I refuse to accept the view that mankind is so tragically bound to the starless midnight of racism and war that the bright daybreak of peace and brotherhood can never become a reality… I believe that unarmed truth and unconditional love will have the final word.

Martin Luther King Jr.

Today as the nation recognizes the positive changes that Martin Luther King Jr. worked so hard to achieve; we must reflect on where our nation currently sits on the spectrum of equity. Equality and equity are different concepts that many seem not to understand.  Equality is being given an opportunity, but equity is recognizing that not everyone is starting at the same point. Institutional and structural racism are ingrained in policy and practices against certain groups and hinder their full development. Remember, when our nation was established women were considered property, Africans and their descendants (African Americans) were enslaved and the indigenous population was perceived to be savages with no culture or systems in place. We know that as a society we have seen an increase in opportunity for everyone, but it has been much slower for some.  If we look at women in the workplace, we find a prime example of equality versus equity.

There are more women in the workforce than ever before, and they are highly educated but continue to earn less than their male peers.  In 2016 the Huffpost reported that 73 million women participate in the workforce, which is more than half of the working population (Stalsburg, B. 2016).  The American Association of University Women (AAUW) reports that Asian women make an average of 90¢ on the dollar, African American women earn 62¢, Caucasian women earn 79¢ and Hispanic women earn 54 ¢ when compared to the earnings of a Caucasian male $1.00 (Vagins, D. 2020).  At the current rate we are going it won’t be until 2059 when women will be pay equally to their male counterparts.  Not only do women work outside the home but we come home and do a second shift, which consist of cooking, cleaning, preparing the kids for school the next day, etc. We also find that women are currently experiencing being part of the sandwich generation, which are those that have children at home but also have elderly parents living with them that need care. The sandwich generation are women in the 40-60s, and many are still actively engaged in the workforce, outside of their home. One of Kings emphasis was on economic justice, but we see from the data provided above we are still struggling with the issue of equity regarding earnings.  Let’s switch gears and see how minorities are faring in our current climate in America.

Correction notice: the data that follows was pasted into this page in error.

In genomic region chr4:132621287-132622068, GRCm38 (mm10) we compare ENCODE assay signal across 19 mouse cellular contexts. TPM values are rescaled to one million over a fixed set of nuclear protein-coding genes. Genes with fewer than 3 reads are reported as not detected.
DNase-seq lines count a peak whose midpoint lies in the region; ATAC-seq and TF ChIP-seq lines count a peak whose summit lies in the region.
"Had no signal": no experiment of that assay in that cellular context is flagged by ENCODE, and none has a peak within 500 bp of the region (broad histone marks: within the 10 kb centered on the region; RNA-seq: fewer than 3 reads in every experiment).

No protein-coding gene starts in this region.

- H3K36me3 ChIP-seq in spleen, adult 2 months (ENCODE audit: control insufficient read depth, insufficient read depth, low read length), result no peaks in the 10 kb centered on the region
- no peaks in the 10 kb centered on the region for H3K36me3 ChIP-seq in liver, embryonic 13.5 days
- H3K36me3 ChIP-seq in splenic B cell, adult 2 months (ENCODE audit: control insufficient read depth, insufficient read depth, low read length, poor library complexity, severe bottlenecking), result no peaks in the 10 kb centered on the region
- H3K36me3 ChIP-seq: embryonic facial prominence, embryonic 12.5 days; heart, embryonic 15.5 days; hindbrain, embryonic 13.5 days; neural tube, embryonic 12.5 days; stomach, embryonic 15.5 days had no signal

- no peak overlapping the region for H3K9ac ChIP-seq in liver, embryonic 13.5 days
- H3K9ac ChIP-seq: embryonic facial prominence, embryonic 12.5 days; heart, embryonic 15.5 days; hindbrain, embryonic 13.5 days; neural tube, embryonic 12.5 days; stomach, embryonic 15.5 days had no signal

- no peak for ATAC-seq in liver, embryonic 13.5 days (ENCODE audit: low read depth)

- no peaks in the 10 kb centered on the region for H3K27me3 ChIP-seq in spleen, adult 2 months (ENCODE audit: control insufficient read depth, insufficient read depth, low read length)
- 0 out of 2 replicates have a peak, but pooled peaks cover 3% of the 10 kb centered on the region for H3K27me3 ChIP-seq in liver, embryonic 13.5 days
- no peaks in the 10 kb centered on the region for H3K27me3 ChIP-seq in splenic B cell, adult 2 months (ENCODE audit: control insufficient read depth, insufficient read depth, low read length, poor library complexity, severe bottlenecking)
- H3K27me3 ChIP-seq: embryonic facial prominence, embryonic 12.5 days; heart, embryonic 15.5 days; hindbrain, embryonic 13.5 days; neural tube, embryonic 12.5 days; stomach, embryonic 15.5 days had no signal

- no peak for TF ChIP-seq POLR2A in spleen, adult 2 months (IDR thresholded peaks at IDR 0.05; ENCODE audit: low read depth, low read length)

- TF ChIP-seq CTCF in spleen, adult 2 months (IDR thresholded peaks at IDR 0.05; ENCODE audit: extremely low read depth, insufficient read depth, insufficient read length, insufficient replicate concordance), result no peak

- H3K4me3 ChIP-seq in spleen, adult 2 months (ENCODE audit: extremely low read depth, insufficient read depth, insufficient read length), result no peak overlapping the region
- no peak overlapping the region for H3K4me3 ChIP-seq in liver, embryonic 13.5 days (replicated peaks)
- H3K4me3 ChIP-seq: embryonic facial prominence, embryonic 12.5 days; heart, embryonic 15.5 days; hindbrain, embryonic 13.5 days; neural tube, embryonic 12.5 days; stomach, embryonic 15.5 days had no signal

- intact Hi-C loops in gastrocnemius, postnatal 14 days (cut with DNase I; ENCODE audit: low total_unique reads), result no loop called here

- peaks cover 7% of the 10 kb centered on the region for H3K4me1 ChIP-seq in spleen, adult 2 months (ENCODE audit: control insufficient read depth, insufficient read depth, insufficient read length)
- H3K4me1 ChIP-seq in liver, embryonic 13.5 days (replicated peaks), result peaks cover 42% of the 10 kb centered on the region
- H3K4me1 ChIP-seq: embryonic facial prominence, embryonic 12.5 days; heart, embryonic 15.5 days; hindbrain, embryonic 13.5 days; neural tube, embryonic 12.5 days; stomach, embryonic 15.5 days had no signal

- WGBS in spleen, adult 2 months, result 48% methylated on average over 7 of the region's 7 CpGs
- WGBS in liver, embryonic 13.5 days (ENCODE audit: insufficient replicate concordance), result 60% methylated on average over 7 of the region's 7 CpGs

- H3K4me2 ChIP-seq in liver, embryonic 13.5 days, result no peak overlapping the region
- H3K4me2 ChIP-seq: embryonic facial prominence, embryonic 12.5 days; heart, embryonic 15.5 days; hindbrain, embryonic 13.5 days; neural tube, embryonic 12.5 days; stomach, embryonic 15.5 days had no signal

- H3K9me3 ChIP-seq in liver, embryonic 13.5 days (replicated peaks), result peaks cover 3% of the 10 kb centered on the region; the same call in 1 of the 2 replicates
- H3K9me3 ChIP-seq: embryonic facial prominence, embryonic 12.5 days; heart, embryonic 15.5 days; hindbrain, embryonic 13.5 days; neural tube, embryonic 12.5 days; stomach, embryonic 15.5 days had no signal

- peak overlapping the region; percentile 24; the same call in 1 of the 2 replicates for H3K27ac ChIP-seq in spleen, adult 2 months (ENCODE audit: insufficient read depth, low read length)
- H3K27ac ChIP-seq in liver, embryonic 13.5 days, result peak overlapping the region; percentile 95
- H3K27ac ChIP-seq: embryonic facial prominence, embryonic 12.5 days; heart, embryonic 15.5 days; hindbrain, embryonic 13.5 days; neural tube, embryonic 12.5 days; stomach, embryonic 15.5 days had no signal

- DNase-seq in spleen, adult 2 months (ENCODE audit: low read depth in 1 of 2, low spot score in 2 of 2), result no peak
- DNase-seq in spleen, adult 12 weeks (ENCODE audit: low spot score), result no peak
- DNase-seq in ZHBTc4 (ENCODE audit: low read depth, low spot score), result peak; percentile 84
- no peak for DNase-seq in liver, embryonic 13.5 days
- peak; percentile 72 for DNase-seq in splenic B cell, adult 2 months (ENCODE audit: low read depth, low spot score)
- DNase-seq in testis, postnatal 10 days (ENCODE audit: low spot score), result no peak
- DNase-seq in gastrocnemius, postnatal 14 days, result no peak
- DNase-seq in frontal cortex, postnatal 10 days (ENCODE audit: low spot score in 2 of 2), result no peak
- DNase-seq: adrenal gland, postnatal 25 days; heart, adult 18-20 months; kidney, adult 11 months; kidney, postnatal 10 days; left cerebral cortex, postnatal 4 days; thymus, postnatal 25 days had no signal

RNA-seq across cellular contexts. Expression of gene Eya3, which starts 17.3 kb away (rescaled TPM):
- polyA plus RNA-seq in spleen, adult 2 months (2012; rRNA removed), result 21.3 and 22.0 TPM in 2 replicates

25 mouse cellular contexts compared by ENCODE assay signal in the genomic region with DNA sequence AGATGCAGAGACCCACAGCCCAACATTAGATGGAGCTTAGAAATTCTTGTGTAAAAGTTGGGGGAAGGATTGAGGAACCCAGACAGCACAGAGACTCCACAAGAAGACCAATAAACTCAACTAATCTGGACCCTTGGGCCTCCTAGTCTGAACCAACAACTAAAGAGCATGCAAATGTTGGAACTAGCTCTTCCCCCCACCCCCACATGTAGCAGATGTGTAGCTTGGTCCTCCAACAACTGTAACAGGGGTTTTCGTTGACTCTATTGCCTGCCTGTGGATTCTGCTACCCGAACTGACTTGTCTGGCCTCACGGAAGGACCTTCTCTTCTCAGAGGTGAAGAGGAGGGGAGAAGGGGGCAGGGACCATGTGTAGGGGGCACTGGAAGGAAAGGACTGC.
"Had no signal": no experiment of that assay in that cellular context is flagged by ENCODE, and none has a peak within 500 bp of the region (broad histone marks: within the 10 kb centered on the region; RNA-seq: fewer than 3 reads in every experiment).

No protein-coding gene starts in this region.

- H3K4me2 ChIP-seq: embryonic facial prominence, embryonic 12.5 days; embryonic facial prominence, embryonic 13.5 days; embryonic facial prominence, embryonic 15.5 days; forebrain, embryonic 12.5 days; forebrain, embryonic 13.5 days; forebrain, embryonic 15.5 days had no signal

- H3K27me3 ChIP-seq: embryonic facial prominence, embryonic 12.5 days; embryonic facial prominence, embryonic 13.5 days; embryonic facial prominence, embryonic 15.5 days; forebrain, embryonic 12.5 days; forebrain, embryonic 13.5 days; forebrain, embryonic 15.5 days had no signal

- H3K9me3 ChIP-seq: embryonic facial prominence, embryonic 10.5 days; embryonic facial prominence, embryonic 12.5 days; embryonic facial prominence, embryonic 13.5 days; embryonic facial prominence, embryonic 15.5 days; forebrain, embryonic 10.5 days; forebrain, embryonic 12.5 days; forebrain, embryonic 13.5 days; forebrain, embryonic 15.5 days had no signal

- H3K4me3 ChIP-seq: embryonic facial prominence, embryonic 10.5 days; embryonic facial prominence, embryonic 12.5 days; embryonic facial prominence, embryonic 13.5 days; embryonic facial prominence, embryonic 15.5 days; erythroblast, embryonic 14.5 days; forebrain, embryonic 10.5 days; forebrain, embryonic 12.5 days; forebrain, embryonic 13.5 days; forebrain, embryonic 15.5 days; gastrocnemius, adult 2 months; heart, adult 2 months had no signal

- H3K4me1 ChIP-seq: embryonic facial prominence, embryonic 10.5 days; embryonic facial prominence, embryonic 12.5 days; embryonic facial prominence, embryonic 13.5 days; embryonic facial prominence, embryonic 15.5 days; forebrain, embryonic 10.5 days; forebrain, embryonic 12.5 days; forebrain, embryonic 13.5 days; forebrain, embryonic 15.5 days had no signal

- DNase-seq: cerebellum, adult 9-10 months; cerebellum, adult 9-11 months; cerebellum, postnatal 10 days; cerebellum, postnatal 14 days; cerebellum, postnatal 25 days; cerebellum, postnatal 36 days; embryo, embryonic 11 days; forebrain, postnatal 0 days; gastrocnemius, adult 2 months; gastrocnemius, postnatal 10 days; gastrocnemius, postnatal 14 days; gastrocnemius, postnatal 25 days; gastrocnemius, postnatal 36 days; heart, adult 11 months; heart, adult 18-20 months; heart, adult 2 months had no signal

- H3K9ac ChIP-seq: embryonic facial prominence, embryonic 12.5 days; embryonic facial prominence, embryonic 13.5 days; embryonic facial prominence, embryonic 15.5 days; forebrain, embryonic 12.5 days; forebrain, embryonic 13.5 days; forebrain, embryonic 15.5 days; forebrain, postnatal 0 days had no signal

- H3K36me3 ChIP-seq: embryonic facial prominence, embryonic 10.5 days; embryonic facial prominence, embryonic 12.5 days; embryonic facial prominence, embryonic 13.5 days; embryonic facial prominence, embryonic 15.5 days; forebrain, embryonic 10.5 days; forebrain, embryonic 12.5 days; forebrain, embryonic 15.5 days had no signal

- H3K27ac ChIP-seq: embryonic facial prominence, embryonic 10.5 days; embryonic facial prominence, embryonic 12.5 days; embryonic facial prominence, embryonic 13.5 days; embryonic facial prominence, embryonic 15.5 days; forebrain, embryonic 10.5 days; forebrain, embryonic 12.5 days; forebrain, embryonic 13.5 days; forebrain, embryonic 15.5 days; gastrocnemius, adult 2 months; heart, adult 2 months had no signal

Did you know that 60% of Hate Crimes are motivated by race?  Religious motivated crimes account for 20% and 16% for sexual orientation.  In 2017 we experienced a 17% increase in hate crimes. The statistics are just for the cases that are reported many people opt not to report due to retribution or fear of not being believed.  As Martin Luther King, Jr stated “Hate cannot drive out hate; only love can do that.”  As a nation I hope that we take today to not only serve others but find ways to address the continued inequality we see in our society.  Diversity, equity and inclusion is advantageous to all of us as it makes us a greater nation.  As Americans we have more things in common than differences, but we must interact with one another to discover our commonality.  When is the last time you took a stand against inequality?  What are you doing to address bias?  How are you ensuring inclusion in your workplace?


What can we do about Bias?  A Lot.  Smithsonian Booklet

Stalsburg, Brittany L. (5/10/2016) Women Are Working More Than Ever-Inside The Home and Out.  https://www.huffpost.com/entry/women-are-working-more-th_b_9878996

Vagins, Deborah J. (2020). The Simple Truth about the Gender Pay Gap. https://www.aauw.org/research/the-simple-truth-about-the-gender-pay-gap/